Mar 30 2012
Most likely, you found your way to this blog because of Facebook. No doubt Facebook has changed your life and has had major impact on how we connect around the world … from playing a part in the overthrowing of a government in Egypt to helping Grandma keep up with all the latest developments of her grandkids in other states. But have you considered the impact it has had on the lives of dogs?
Consider the amount of time it takes to get a dog adopted these days with the help of Facebook. One of the first things I do when I come into contact with a dog that needs a home is to pull out my phone and snap a picture … the cuter the better because my Facebook fans are suckers for a photogenic pooch! It only takes seconds to upload the picture and *bam* a dog who (sometimes desperately) needs a home has suddenly bounded onto the screens of more than a thousand people. Then, with a simple click, some of those thousands will share the pooch’s pic with more and before you know it, that pup has found his people.
I can’t speak to life pre-Facebook. My rescue isn’t that old. About the time I started up MWAR, Facebook was taking off, so I’ve been able to grow the rescue as Facebook has grown. But I’ve seen its power first hand. Take Lana, for example. I documented this Lhasa’s pregnancy on FB and within a week I had 26 applications from people hoping to adopt. All four of Lana’s puppies had found homes BEFORE they were even born.
The stories are countless: the 4 lab puppies from the KC pound that were scheduled to be put down … adopted within a week thanks to FB; the 4 standard poodles who all found homes within a few hours because of FB; the dozens of dogs who I don’t even have time to get to the vet before someone in FB land has seen them and put in an adoption application.
And it’s not just the dogs … it’s the very lifeblood of this rescue that depends on FB. Hit with a $1200 tax bill that I wasn’t expecting, I turned to Facebook to vent. I didn’t even ask for donations, but within 12 hours, people like you had donated over $1200 to keep the rescue running.
Calling Facebook a phenomenon in animal adoption is an understatement. FB is the most important tool to getting dogs adopted. MWAR’s online community influences every part of the rescue. More than 90% of our funding comes from what I would call our FB friends and more than 50% of our dogs are adopted to someone within our Facebook family. So, if there is one thing you can do to help more pets in need find the perfect fit … its to get back on Facebook and spread the word.
Mar 10 2012
Whether or not you’re a Whole Foods junkie or a religious reader of labels, you probably think about what kind of food you’re feeding yourself. You may pick organic over other offerings. You probably know that whole grain is better than super processed. But are you using this knowledge to it’s fullest potential? Do you apply what you know about nutrition to your furry friends’ diet?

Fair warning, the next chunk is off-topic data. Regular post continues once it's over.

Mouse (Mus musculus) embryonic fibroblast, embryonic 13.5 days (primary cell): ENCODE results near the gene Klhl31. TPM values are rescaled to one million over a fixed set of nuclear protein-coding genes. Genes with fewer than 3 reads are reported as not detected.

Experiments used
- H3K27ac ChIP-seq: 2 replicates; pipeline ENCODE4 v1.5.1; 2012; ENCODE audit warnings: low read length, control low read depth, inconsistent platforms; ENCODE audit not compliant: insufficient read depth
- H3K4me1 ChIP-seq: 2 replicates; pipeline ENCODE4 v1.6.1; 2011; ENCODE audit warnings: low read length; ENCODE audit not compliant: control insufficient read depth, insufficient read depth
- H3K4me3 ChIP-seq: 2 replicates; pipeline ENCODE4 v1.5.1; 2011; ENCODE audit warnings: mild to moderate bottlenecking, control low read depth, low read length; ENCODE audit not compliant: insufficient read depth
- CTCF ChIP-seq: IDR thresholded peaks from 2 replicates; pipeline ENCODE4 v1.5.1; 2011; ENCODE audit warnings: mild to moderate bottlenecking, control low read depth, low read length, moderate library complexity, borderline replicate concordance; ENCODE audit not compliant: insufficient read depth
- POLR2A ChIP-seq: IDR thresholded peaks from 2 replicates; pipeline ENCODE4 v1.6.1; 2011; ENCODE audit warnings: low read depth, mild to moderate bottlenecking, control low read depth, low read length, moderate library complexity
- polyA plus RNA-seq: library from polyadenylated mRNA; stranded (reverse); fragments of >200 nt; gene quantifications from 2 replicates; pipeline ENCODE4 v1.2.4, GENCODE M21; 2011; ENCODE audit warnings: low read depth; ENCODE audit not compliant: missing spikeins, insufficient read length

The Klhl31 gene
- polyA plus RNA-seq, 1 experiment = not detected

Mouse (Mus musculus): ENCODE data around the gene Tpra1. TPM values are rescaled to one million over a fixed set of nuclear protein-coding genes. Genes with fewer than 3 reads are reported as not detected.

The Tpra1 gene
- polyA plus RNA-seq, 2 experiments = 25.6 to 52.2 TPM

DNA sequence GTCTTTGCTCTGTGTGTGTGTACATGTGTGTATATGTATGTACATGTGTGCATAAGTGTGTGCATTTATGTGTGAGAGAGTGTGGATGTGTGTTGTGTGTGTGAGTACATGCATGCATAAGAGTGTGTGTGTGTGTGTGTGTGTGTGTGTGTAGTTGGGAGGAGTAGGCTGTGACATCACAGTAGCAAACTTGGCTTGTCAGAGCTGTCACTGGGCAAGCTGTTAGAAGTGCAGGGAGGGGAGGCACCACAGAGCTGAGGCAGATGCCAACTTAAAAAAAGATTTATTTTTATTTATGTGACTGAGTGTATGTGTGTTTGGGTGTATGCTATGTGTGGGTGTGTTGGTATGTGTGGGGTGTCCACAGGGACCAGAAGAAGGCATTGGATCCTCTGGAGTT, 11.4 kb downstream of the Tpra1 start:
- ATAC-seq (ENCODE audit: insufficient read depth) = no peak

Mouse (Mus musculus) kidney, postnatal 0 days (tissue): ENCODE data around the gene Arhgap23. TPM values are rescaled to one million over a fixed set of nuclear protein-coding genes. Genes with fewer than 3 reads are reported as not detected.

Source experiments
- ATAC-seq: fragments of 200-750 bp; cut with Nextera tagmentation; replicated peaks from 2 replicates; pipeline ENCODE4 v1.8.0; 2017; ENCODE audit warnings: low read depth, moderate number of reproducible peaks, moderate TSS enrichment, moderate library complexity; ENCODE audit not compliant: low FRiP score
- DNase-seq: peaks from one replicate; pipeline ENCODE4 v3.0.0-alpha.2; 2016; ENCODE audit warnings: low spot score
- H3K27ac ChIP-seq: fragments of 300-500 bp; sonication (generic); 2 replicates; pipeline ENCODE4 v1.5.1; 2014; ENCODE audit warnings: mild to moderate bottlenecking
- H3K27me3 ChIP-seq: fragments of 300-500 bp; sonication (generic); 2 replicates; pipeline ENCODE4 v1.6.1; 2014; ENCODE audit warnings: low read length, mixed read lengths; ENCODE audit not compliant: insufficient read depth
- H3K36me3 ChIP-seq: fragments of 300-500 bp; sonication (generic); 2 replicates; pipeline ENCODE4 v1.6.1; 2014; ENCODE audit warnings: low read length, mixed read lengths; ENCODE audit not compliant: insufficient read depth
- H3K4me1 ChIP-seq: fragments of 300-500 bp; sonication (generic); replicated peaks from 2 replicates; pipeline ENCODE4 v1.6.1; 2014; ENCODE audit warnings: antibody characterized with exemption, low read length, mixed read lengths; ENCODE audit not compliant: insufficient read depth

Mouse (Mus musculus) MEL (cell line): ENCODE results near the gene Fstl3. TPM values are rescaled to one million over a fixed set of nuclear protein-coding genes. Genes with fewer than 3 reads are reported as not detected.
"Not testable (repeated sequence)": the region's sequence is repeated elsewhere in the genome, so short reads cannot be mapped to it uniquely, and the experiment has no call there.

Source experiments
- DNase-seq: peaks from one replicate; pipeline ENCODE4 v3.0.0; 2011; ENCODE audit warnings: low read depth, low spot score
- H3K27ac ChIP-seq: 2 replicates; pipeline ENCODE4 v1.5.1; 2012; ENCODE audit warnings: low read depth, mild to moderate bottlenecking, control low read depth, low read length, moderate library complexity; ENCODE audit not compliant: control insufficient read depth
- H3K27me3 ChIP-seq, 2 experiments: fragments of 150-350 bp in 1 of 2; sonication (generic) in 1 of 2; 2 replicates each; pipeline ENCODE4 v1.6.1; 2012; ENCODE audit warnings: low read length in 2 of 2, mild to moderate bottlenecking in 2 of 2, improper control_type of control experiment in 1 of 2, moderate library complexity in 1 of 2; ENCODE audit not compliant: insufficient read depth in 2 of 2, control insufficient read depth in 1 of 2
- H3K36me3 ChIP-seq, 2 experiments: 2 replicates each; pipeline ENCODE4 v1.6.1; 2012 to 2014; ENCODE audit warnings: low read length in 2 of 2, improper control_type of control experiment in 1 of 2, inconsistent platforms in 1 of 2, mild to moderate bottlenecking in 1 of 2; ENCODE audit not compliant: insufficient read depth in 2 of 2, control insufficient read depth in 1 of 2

A vet once told me that feeding your dog any of the popular, inexpensive brands of dog food off the shelf of the grocery store was the same as feeding your dog McDonald’s every day. Now most of us wouldn’t try to survive on McDonald’s because we know that it’s just not that healthy … even when you don’t supersize. So are you feeding the equivalent of McDonald’s to your dog?
To find out more, you can rate your dog food. Here’s a link to a handy chart that gives a grade (just like in school) to your dog food. Warning: you’re going to need to have the bag handy because you have to go through the ingredients. You’ll also find a list of popular brands and their grades, so if you’re inspired to make a switch from “fast food” to “whole food” you can find some options that make the grade.
Mar 1 2012
Many of you have been following the story of survival with Piper playing the lead. She’s the 8-month-old Catahoula Leopard dog named after the type of private plane that flew her to the safety of Midwest Animal ResQ. But Piper didn’t always lead a charmed life. She was found stabbed and near death in a ditch in rural Illinois. Her exterior wounds have been patched up, but an equally deadly disease was lurking inside Piper too … heartworms.
Sadly, many dogs go without the basic safe guard of heartworm prevention and run the risk of getting sick just like Piper. The treatment is painful, expensive and lasts a month. The cost of prevention is $10.
Mosquitos spread these small thread-like worms, and when they attack a dog’s system, they can go virtually undetected without a test by a veterinarian. Some dogs show now outward symptoms, but early signs include a cough, especially when they are exercising because heartworms actually attack the arteries of the lungs and damage the vessels and tissues there. The most advance cases can cause a dog to have severe weight loss, fainting, coughing up blood and finally congestive heart failure.
Once a dog tests positive for heartworm, treatment costs hundreds of dollars. The dog must undergo two weeks of antibiotics, painful injections into their spine, then more drugs and weeks of enforced rest. In this recovery period, if a HW positive dog gets too excited, the dead worms may break loose and travel to the lungs where they could cause respiratory failure. Imagine trying to keep an energetic puppy like Piper from getting excited for a month. It’s like another kind of abuse.
A simple pill from your vet can protect your pooch. There are even organizations that will help low-income owners get heartworm prevention pills at a discount (contact the Heartland SPCA or Spay and Neuter KC for more info). But all too often, these warnings are ignored. I’ve had 5 dogs so far this year test positive for heartworm. Don’t let your furry friend fall prey to this very preventable disease.
By the way … we’re still raising funds to pay for Piper’s treatment. Click here to help.